In the race to replace U.S. Sen. Saxby Chambliss, Republicans who want the job have turned the primary into a sprint to the anti-gay right. Except for this one guy.
Former auto mechanic Art Gardner, one of seven Republicans seeking the nomination, made his position crystal clear on Saturday during a GOP debate in Macon, according to WMAZ.
Most of candidates staked out the conservative position on most issues, but Art Gardner says he supports same sex marriage and a woman's right to choose. He says while Republicans have strong fiscal policy, their positions on social issues alienate younger voters.
Gardner is even more blunt on his campaign website.
As a consistent Conservative, I advocate for smaller government and less government intrusion into our lives. The federal government is too big, wields too much power, and is too involved in so-called “culture wars”. Curbing rights of Americans is wrong, and that includes the right of gay Americans to marry or a woman's right to exercise control over her own body. We should be wary of federal attempts to curb personal liberty.
Gardner's support of gay marriage is pleasantly surprising in a primary filled with gay baiting conservatives proudly proclaiming their anti-gay bigotry. It's even more refreshing when you consider that Gardner's support of same-sex marriage outpaces that of Michelle Nunn, the leading Democrat in the race whose nuanced position on the issue is troubling. (Underdog Democratic challenger Branko Radulovack fully backs gay marriage.)
Gardner also isn't shy about discussing his backing of gay marriage, explaining his views in an interview last month with United Liberty.
UL: Do you support gay marriage? Or do you just think government shouldn’t be involved in the equation at all?
Gardner: I support gay marriage. I think that they should have the right to get married, just like I have the right to get married. They want to get married and suffer divorce like everybody else has to risk, then why not?
So yes, what I said Saturday night at the debate in Kennesaw is that our Pledge of Allegiance concludes with a promise of liberty and justice for all. Not for some, not for most, not for the people that think like I think or like you think, but for all. And so if you believe in those words, and I believe in those words, then that means that everybody’s got rights. And to me, gay Americans are Americans first, gay second. And they’ve got rights. And I can’t justify taking away their rights because they’re gay.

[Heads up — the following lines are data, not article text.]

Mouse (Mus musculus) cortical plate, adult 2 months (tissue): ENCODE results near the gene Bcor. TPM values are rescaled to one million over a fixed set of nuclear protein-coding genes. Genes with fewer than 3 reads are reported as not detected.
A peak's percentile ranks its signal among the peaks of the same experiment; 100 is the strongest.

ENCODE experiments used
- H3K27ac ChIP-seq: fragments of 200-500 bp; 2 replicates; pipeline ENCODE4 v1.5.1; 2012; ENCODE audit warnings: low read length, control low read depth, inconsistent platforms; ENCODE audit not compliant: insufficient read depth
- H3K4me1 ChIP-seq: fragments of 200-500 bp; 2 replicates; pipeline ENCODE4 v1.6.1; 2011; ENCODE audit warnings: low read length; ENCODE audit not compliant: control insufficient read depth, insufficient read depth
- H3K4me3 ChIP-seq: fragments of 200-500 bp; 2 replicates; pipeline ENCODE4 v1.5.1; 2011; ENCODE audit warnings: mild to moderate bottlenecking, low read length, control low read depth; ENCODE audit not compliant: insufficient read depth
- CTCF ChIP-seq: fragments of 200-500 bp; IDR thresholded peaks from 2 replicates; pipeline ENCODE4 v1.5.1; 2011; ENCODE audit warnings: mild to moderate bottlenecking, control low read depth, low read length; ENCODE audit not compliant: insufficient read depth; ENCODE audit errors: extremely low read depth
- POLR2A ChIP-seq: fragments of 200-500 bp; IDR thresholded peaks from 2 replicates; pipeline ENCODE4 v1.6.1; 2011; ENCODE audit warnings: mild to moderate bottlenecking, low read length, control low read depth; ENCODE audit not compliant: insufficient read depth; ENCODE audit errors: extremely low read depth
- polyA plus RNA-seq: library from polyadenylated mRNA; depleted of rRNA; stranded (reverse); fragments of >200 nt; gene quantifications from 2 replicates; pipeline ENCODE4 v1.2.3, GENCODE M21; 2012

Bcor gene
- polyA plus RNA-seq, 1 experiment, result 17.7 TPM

Why is Gardner so vocal on an issue that his opponents froth over? To stop driving people away from the Republican Party, he says.
UL: Well, if you promise to keep my taxes down, keep spending down, and protect my civil liberties, I don’t really care where you went to school. Anyway, so you’ve been pretty vocal in proposing a vision for the Republican Party that doesn’t drive away people. I recall in the first debate last month, you said something like, “social issues don’t matter.” Is that a winning strategy in a Republican primary?
Gardner: I didn’t say it that way. It remains to see how well I do in this primary. I think I’m gonna win. But the message that I’m trying to put out there is, look, the party has been dominated by a fairly vocal, small subset of the party who have pushed the needle to the hard right on social issues. They’ve forced the party to take certain stances on lots of social issues like gay marriage, abortion, immigration, lots of things like that, that have had the effect of driving away from the party lots of women, lots of minorities, gay people obviously, and it’s really been a big turn-off for young people.
Even if you, yourself, as say a 25 year old, don’t fit into any of those categories, you’re just a white male who happens to be 25, you don’t understand why folks are taking those stances, and it’s sort of a turn off. And it’s really pushed a lot of people away from the party.
So what I’m trying to do, is I’m trying to get the Party to move from hard-right to right-center. If we can do just that, and really focus on governance and get away from these hard-right stances on social issues, then that will automatically attract young people, will attract women in greater numbers to the party, minorities, it will bring gays back to the party, and the party will thrive and prosper.
If we don’t do that, if we don’t return to Reagan’s big-tent party, then the danger is we’re going to start losing a lot of elections. And I think you’re seeing that in the last presidential cycle. We won’t be an effective deterrent to the Democrat agenda. And if that’s the way it plays out, then we’re all in real trouble, because the Democrats will run us into the ground with their fairly socialist approach to governance. It’s very dangerous.
So we’ve got to get the people on the hard-right on social issues to say, look, I don’t agree with Art on the social stuff, but I agree with him on everything else. And if I can vote for him, that’s the winning coalition that will attract enough people that we can ensure that Michelle Nunn never gets into office.